Georgia Dutch: From the Rhine and Danube to the Savannah, 1733-1783 (Paperback)George Fenwick Jones (author)
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This is the first comprehensive history of the German-speaking settlers who emigrated to the Georgia colony from Germany, Alsace, Switzerland, Austria, and adjacent regions. Known collectively as the Georgia Dutch, they were the colony's most enterprising early settlers, and they played a vital role in gaining Britain's toehold in a territory also coveted by Spain and France.
The main body of the book is a chronological account of the Georgia Dutch from their earliest arrival in 1733 to their dispersal and absorption into what was, by 1783, an Anglo-American populace. Underscoring the harsh daily life of the common settler, George Fenwick Jones also highlights noteworthy individuals and events. He traces recurrent themes, including tensions between the realities of the settlers' lives and the aspirations and motivations of the colony's trustees and supporters; the web of relations between German- and English-speaking whites, African Americans, and Native Americans; and early signs of the genesis of a distinctly new and American sensibility.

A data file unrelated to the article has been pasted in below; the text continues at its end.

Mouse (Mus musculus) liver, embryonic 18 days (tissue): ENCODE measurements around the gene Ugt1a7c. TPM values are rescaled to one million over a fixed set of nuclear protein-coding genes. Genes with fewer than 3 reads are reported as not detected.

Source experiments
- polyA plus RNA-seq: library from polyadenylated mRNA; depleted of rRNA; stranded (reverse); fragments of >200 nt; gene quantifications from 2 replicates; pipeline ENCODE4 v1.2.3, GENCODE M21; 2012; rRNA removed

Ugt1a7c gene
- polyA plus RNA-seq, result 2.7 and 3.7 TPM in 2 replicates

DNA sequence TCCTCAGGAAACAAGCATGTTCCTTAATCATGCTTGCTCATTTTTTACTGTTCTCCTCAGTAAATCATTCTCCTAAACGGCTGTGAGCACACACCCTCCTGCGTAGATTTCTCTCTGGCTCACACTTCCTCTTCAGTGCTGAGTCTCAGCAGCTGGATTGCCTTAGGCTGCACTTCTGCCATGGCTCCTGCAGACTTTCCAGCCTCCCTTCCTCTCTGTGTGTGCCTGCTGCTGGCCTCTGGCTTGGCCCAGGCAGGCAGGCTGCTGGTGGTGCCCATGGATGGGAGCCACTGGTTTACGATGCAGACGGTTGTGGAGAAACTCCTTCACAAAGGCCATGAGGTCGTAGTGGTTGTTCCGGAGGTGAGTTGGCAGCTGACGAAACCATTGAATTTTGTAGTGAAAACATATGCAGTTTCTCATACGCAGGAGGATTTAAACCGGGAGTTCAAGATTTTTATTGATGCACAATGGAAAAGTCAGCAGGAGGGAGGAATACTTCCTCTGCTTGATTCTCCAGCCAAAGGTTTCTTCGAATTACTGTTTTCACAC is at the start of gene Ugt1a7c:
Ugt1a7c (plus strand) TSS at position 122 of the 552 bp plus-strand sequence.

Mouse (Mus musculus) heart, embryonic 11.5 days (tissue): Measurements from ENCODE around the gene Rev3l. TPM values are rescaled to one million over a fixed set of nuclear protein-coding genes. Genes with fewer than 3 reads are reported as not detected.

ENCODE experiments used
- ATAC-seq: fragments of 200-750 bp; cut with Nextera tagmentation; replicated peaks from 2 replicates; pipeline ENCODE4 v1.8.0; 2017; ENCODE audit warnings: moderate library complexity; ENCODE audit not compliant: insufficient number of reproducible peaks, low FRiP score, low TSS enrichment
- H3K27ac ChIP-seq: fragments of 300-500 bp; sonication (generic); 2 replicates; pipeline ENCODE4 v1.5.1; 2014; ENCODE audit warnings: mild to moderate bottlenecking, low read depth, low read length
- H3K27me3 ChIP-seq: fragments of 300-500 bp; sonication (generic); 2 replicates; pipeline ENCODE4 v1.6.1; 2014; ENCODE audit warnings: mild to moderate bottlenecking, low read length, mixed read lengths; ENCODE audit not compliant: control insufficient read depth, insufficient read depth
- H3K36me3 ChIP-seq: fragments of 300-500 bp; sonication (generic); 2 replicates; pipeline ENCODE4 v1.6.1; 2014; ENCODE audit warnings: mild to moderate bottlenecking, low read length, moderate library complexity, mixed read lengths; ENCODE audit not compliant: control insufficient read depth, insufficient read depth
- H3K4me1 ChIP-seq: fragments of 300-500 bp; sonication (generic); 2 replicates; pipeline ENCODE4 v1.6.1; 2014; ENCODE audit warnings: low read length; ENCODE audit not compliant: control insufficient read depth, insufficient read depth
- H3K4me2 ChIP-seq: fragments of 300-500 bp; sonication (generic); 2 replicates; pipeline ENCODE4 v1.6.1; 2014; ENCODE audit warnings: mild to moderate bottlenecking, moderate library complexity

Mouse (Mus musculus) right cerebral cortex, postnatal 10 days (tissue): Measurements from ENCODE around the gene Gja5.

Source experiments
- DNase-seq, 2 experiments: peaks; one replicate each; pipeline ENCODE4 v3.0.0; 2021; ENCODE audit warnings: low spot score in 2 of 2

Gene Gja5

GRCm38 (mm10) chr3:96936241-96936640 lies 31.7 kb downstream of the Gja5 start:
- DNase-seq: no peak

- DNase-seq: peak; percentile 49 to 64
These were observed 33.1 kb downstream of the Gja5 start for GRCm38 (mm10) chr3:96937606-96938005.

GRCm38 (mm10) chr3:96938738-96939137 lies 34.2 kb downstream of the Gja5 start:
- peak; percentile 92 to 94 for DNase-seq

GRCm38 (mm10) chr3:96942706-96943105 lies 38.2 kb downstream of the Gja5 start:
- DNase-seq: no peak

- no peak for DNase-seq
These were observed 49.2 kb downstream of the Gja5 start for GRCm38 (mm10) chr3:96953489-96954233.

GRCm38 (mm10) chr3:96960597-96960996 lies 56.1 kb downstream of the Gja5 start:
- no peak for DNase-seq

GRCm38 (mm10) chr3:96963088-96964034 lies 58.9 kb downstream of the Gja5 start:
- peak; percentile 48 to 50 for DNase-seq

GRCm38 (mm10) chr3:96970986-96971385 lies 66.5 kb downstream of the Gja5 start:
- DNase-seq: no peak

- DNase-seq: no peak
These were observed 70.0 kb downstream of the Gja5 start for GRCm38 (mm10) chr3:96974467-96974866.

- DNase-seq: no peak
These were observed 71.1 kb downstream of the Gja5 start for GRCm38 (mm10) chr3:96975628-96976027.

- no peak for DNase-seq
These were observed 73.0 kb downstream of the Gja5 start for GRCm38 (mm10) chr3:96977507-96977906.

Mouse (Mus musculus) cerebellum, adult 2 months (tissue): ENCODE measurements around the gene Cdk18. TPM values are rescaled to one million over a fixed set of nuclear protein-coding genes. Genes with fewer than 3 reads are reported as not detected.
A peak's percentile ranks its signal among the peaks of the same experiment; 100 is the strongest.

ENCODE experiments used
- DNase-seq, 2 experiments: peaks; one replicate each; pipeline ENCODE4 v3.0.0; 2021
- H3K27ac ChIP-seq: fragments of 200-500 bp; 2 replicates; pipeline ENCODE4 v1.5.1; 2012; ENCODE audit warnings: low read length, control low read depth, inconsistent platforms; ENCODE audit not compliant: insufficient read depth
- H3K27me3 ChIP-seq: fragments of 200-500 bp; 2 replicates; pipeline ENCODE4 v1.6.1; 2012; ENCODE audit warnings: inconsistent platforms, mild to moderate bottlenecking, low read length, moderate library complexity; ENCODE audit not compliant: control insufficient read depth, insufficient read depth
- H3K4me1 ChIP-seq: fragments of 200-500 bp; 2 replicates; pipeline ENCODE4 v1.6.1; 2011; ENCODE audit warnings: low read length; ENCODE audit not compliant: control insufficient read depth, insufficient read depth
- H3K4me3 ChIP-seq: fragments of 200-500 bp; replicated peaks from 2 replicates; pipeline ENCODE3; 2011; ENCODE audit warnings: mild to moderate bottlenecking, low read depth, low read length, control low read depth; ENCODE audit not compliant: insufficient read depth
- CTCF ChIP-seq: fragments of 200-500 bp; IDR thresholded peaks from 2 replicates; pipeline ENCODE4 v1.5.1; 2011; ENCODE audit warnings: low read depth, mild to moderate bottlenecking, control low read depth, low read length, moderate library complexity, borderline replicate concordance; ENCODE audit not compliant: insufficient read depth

Three summary chapters conclude The Georgia Dutch. Merging new material with information from previous chapters, Jones offers the most complete depiction to date of Georgia Dutch culture and society. Included are discussions of religion; health and medicine; education; welfare and charity; industry, agriculture, trade, and commerce; Native-American affairs; slavery; domestic life and customs; the arts; and military and legal concerns.
Based on twenty-five years of research with primary documents in Europe and the United States, The Georgia Dutch is a welcome reappraisal of an ethnic group whose role in colonial history has, over time, been unfairly minimized.
Publisher: University of Georgia Press
Number of pages: 384
Weight: 558 g
Dimensions: 229 x 152 x 22 mm
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